[extropy-chat] Futures Past--time-line

Daniel Assange d.assange at ugrad.unimelb.edu.au
Tue Oct 11 02:05:21 UTC 2005

Shouldn't we also be considering quantum computing? A quantum computer
isn't just a suped-up standard one; the computational process is
fundamentally different. One would expect an AI written to utilise
this fundamental difference to be significantly more powerful, and
hence perhaps the software writers may be able to take more liberties
with software efficency.

-- Daniel Assange <d.assange at ugrad.unimelb.edu.au>
   "The way to enlightenment is not to admit that
    you know nothing, but to admit that you
    can never know enough."

On Mon, 10 Oct 2005, Damien Broderick wrote:

>                      Birge  Brenner  Drexler  Hall   Smalley
> Molecular Assembler: 2005    2025     2015    2010    2000
> Nanocomputer:        2040    2040     2017    2010    2100
> Cell Repair:         2030    2035     2018    2050    2010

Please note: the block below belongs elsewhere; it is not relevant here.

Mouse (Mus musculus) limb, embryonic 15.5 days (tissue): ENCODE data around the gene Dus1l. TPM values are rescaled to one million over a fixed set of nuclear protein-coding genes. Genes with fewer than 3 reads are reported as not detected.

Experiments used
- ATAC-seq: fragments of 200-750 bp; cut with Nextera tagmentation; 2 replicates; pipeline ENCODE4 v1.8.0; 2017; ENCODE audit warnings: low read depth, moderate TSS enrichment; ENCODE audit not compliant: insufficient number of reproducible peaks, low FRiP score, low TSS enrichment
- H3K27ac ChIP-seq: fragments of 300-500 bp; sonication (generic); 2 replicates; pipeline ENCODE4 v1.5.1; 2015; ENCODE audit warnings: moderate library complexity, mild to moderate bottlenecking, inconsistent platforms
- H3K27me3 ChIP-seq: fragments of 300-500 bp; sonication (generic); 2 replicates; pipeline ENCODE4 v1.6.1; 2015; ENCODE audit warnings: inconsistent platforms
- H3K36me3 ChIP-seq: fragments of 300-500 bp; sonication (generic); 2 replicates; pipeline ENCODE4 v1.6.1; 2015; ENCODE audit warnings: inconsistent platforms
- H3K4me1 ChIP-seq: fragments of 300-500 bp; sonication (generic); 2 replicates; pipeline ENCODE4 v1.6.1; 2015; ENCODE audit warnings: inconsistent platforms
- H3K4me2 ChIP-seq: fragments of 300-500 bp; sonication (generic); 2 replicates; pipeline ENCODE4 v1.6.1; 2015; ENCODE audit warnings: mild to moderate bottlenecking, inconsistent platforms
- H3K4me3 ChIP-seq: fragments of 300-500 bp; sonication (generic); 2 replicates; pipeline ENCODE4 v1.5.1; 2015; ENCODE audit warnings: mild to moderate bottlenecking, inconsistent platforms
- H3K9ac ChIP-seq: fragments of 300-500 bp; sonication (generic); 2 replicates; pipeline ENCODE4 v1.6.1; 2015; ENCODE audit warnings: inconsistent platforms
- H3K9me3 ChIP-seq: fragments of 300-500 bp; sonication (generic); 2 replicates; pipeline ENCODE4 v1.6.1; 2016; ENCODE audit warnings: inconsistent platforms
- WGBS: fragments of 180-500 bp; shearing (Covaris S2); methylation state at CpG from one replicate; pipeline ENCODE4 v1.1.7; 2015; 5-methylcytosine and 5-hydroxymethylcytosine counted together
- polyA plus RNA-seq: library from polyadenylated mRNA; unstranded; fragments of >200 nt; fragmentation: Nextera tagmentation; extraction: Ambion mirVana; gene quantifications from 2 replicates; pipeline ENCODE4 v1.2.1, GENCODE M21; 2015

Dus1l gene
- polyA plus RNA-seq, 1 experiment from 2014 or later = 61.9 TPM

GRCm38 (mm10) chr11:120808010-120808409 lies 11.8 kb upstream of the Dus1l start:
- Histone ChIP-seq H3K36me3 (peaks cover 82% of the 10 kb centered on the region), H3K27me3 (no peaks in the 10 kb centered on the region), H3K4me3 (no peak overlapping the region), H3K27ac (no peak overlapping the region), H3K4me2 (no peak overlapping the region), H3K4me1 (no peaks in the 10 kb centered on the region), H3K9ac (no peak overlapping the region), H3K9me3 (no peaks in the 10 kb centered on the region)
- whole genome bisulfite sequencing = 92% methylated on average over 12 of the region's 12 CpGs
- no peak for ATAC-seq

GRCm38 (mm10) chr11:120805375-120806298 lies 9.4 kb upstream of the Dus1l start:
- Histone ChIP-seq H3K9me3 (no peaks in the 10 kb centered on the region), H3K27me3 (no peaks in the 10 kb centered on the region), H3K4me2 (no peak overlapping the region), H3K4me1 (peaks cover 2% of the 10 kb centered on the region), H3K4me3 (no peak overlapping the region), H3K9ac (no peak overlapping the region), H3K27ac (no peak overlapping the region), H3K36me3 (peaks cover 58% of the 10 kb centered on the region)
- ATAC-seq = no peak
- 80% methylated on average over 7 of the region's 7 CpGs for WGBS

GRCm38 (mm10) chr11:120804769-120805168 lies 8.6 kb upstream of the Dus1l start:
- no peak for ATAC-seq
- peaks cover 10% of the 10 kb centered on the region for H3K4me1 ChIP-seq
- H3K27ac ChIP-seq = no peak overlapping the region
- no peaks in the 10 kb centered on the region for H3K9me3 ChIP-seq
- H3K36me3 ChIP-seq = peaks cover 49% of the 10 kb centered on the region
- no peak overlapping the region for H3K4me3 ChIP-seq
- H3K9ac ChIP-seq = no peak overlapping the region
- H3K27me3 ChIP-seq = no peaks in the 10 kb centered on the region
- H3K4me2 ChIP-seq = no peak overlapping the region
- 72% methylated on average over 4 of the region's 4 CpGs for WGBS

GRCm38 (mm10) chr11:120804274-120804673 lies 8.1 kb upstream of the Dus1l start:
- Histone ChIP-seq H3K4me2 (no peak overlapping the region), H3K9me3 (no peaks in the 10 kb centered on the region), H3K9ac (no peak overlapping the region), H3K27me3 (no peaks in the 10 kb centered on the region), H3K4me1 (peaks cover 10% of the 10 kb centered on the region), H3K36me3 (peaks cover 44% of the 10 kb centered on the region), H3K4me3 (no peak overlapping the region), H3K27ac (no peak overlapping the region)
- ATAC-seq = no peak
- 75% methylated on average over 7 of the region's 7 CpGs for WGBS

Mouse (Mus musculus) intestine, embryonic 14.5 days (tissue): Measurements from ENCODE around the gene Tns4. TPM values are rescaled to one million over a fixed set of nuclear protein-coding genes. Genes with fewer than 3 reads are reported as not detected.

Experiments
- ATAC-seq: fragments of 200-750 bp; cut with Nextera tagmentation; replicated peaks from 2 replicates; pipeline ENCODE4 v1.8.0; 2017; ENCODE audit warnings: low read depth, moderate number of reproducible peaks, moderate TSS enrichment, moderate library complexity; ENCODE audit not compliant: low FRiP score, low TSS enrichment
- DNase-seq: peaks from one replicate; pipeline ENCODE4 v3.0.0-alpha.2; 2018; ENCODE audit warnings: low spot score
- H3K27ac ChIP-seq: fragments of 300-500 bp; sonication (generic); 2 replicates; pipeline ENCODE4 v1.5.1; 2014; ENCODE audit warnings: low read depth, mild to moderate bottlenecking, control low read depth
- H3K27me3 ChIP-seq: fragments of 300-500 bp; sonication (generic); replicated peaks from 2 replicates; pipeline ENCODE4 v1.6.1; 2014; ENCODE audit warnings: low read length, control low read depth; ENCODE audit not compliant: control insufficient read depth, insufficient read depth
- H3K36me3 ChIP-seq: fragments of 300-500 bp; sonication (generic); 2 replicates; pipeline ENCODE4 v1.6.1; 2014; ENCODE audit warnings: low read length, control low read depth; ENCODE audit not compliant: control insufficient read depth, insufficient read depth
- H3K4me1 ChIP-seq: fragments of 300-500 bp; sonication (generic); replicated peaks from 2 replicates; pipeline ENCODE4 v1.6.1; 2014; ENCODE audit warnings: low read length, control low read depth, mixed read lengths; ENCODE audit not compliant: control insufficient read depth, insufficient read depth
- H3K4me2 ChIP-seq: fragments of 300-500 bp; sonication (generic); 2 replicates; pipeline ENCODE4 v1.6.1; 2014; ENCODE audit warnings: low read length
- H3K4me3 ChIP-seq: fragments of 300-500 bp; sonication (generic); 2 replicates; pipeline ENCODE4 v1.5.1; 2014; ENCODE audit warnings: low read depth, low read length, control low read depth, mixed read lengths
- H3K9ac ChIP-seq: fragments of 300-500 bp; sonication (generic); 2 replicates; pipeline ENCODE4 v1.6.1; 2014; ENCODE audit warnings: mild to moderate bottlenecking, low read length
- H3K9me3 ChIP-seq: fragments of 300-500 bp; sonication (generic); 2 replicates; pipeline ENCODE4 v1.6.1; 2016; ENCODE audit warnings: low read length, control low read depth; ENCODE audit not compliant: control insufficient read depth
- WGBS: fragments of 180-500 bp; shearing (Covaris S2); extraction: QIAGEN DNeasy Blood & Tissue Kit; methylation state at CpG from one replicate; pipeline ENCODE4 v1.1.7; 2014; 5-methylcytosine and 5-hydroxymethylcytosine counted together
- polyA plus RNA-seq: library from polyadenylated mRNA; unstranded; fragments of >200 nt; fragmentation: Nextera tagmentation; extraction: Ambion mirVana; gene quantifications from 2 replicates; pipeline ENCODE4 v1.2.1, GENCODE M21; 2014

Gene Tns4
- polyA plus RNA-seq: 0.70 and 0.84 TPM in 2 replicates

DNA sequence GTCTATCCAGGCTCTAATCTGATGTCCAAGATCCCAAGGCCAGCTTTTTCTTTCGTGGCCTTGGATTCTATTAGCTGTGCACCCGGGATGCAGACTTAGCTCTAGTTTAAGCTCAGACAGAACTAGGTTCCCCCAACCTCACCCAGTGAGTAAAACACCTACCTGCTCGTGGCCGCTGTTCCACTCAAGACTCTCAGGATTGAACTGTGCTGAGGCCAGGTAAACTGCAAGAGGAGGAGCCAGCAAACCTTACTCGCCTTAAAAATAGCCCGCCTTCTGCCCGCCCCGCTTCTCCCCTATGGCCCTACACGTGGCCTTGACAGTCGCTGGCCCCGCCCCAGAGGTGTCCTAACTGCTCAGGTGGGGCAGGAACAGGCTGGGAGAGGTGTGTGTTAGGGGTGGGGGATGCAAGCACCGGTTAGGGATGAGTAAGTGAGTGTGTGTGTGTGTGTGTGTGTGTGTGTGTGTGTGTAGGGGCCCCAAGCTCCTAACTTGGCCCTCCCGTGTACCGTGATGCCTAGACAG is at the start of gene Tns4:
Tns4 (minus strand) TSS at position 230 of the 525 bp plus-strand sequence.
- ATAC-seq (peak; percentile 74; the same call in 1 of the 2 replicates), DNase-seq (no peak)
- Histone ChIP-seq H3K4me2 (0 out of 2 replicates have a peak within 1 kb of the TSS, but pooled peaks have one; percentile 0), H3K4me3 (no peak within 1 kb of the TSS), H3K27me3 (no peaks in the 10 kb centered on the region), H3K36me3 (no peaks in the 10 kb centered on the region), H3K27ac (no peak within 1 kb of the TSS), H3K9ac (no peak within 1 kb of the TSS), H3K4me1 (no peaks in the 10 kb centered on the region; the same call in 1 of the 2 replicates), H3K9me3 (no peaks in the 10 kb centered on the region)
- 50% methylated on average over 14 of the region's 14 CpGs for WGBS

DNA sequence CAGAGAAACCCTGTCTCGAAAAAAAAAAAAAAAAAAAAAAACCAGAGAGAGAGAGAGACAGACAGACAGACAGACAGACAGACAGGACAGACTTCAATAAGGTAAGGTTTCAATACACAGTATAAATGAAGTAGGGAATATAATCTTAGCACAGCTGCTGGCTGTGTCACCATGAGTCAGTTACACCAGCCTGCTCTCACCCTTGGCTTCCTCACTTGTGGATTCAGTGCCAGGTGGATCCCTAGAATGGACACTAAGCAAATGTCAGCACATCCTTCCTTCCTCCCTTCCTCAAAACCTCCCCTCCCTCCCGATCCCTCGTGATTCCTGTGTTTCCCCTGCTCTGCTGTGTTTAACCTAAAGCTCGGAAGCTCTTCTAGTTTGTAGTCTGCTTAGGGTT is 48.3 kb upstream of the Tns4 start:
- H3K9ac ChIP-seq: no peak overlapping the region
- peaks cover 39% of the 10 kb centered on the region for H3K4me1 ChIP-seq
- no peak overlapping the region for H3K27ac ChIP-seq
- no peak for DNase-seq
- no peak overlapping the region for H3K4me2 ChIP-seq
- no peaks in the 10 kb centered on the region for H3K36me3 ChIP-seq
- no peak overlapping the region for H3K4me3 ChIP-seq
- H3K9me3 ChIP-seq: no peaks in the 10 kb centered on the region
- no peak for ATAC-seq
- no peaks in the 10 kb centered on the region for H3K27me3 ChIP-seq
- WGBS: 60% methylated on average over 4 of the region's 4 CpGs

> Commercial product:  2002    2000     2015    2005    2000
> #          Moravec: multipurpose `universal' robots by 2010, with 
> `humanlike competence' in cheap computers by around 2039--a more 
> conservative estimate than Ray Kurzweil's, but astonishing none the less. 
> Even so, he considers a Vingean singularity as likely within 50 years.
> #          Kaku: no computer expert, superstring physicist Michio Kaku 
> surveyed some 150 scientists in devised a profile of the next century and 
> farther. He concludes broadly that from `2020 to 2050, the world of 
> computers may well be dominated by invisible, networked computers which 
> have the power of artificial intelligence: reason, speech recognition, even 
> common sense'.172 In the next century or two, he expects humanity to 
> achieve a Type I Kardeshev civilization, with planetary governance and 
> technology able to control weather but essentially restricted to Earth. 
> Only later, between 800 and 2500 years farther on, will humanity pass to 
> Type II, with command of the entire solar system. Once the consensus dream 
> of science fiction, this must now be seen as excessively conservative.
> #          Vinge: as we noted at the outset, Vernor Vinge's part-playful, 
> part-serious proposal that a singularity was imminent puts the date at 
> around 2020, marking the end of the human era. Maybe as soon as 2014.
> 2.72.  Michio Kaku, Visions (1998), p. 28.

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